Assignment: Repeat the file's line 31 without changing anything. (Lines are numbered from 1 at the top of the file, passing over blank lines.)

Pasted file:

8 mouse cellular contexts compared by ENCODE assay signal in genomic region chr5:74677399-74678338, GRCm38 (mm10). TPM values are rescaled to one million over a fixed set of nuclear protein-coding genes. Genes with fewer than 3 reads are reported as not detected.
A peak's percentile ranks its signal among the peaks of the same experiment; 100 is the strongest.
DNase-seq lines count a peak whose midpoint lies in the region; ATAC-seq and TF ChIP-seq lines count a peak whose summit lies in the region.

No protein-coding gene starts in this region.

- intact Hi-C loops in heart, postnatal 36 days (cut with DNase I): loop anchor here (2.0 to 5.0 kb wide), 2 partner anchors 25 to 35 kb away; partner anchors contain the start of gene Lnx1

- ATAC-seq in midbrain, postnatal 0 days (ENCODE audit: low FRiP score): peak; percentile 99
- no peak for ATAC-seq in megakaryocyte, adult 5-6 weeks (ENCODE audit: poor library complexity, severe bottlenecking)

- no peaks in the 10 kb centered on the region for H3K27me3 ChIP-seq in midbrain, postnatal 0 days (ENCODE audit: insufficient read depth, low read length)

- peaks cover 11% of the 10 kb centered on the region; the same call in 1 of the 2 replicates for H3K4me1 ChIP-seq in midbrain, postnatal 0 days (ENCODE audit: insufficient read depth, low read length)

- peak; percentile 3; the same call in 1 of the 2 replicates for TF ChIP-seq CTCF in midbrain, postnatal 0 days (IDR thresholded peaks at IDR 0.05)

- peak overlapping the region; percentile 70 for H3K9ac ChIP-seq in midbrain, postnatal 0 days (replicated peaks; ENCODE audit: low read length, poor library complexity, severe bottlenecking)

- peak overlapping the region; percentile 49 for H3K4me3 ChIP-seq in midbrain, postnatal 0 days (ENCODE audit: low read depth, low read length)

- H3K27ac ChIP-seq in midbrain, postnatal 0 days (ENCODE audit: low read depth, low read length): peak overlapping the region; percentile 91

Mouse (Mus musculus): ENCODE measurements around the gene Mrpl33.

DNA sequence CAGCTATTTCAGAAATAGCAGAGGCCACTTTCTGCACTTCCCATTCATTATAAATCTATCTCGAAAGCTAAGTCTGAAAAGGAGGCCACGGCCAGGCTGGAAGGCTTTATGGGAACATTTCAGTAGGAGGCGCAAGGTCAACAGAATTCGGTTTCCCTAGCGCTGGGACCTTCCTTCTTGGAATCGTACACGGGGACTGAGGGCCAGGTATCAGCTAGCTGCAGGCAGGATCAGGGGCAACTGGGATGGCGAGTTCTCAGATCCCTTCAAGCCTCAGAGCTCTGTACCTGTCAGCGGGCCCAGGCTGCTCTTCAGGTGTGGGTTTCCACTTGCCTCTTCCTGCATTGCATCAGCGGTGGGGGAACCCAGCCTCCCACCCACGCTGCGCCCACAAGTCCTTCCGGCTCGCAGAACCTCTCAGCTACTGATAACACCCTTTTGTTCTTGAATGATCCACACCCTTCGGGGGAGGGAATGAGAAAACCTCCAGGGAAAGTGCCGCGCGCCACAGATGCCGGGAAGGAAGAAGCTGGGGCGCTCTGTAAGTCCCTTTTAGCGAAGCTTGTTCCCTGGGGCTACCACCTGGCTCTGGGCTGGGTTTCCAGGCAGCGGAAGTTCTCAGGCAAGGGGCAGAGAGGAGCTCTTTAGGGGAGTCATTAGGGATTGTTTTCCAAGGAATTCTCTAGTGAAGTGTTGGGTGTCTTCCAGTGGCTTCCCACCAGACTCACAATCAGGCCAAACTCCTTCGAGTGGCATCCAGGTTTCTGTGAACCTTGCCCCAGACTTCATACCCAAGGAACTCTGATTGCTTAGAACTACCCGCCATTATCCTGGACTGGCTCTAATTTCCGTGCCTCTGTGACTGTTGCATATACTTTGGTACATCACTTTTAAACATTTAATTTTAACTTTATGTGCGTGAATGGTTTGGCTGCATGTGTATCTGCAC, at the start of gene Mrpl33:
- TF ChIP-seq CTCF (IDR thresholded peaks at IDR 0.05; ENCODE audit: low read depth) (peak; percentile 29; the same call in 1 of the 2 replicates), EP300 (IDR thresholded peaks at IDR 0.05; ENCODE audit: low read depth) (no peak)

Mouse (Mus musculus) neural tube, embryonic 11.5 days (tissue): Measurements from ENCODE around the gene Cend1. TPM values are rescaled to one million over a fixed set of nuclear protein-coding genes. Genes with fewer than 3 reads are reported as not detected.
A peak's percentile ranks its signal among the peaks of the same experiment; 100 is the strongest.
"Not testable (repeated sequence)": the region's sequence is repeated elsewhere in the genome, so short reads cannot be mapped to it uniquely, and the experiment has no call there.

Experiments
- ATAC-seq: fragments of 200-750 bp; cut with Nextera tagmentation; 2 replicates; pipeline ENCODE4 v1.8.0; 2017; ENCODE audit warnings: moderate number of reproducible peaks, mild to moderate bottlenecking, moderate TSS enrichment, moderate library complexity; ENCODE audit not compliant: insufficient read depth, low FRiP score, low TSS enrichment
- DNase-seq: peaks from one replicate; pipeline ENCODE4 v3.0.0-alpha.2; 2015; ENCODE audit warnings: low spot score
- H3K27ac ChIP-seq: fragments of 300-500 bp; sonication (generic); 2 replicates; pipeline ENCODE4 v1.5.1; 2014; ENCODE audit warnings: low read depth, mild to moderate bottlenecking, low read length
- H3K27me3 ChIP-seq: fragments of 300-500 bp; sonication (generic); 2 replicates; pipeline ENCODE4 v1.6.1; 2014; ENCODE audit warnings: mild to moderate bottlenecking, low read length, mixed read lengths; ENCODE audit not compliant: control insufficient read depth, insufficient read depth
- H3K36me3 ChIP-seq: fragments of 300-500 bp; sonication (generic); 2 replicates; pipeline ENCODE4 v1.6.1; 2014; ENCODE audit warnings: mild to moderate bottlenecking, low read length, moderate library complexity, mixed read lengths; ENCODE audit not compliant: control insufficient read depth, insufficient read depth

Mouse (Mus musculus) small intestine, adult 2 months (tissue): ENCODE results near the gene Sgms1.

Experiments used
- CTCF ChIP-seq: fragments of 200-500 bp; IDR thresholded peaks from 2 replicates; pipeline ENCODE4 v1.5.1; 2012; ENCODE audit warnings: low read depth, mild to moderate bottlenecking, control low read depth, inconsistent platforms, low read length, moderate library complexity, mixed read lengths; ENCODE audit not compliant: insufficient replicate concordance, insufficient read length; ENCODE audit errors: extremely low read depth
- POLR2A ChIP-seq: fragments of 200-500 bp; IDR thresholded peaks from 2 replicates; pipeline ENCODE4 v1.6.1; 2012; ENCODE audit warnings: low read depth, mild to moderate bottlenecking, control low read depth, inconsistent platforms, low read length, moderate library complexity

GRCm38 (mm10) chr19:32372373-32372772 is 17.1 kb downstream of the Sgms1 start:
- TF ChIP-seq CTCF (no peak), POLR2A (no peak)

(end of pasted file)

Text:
- TF ChIP-seq CTCF (no peak), POLR2A (no peak)